THE SOUND of chain saws in Frostburg and surrounding hamlets in the Maryland mountains since Tuesday evening's tornadoes is the sound of hope, of rebuilding, of refusal to give in, of helping neighbors. Too bad we need a natural disaster to bring out the best in people and the sense of community, but somehow the challenge helps.Tornadoes are meant to be in Kansas, out there on the endless plain, the little angry funnel seen miles across the wheat fields. Maryland has had a few funnels, even in Baltimore, but they are rare and out of place.
NEWS
By Abigail Tucker and Abigail Tucker,SUN NATIONAL STAFF | September 6, 2005
GULFPORT, Miss. - J.J. drives his butcher's knife into the bright flesh of a split watermelon and leaves it there. He squats down, squints and surveys the refugee-packed parking lot of Gulfport Central Elementary from beneath the brim of a camouflage cap. The other Pink Palace Orphans surround him, breathless, awaiting his command. "You want a joke?" J.J. says instead. The gray-haired "orphans" nod vigorously. "A guy walks into a bar with jumper cables around his neck. The bartender says, `OK, I'll let you in'" - and here J.J. grinned hugely - "`but, DON'T START ANYTHING!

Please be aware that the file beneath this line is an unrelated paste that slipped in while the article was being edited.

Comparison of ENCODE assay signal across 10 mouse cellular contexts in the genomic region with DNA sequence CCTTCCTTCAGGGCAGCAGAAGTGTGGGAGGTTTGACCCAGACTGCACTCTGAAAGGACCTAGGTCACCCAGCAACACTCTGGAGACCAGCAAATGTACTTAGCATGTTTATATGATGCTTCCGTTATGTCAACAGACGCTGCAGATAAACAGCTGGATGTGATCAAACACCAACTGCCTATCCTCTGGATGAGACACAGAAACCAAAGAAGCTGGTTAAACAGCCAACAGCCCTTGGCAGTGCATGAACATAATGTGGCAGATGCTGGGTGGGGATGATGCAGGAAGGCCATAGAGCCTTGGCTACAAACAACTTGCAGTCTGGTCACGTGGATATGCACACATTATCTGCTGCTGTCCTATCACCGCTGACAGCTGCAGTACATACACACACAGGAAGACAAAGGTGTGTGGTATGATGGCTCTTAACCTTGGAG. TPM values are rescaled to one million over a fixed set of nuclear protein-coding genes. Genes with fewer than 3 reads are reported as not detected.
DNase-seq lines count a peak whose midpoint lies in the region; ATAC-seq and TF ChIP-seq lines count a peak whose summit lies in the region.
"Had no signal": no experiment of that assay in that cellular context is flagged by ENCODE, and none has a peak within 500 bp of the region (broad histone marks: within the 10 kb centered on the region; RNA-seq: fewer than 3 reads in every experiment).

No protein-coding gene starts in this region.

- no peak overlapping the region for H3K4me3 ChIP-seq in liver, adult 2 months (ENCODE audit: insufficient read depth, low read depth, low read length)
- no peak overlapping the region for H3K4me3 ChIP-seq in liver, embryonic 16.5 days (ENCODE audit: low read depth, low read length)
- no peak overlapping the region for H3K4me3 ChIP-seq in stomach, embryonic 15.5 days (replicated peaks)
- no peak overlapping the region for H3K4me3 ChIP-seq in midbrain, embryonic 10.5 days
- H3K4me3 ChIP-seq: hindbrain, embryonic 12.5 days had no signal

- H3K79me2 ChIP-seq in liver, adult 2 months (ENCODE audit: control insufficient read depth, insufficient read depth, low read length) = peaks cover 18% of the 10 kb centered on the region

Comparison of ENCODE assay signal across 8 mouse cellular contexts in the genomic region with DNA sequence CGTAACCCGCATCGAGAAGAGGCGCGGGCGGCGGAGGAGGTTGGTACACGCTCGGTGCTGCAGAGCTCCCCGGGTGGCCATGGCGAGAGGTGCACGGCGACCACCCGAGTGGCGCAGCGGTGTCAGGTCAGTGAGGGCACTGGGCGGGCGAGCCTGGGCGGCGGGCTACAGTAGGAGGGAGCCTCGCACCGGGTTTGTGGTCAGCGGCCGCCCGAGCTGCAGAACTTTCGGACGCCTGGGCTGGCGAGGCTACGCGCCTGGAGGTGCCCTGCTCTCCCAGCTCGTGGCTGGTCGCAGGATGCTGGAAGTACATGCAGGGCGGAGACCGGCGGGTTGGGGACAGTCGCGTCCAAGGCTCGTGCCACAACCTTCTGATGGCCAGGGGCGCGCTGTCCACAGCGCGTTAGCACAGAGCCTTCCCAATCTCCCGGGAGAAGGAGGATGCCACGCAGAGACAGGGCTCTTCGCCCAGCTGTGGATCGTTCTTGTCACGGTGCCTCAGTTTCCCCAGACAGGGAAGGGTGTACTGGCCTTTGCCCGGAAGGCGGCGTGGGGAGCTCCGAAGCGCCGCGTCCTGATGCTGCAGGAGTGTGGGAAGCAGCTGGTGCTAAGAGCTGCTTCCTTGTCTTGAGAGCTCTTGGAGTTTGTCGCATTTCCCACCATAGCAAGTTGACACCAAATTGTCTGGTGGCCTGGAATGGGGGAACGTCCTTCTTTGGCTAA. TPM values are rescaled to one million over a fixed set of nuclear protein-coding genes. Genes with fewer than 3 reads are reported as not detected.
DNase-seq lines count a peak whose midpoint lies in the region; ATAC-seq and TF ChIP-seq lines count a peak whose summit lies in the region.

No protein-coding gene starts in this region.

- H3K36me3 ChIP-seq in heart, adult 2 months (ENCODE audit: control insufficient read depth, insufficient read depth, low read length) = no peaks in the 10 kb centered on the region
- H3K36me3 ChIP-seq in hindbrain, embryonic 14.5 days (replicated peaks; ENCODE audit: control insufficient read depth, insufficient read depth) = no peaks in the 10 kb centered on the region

NEWS
By Chris Guy and Chris Guy,SUN STAFF | July 2, 2005
OCEAN CITY -- The end is coming for the last RV campground here in Maryland's beach resort, and Lee and Catherine Roberts are mourning already. It was 37 years ago that the couple from Laurel parked a trailer for the summer and began building friendships that now span three generations. But with $800,000 condos literally looming over their modest vacation spot, they weren't surprised to learn that the owners of the Ocean City Campground have gotten an offer they can't refuse. Land is at a premium on this 10-mile sliver in the Atlantic, and more wrecking balls and construction cranes seem to turn up every day. "This is going to be a real emotional separation," says Catherine Roberts, 66, a retired administrative assistant.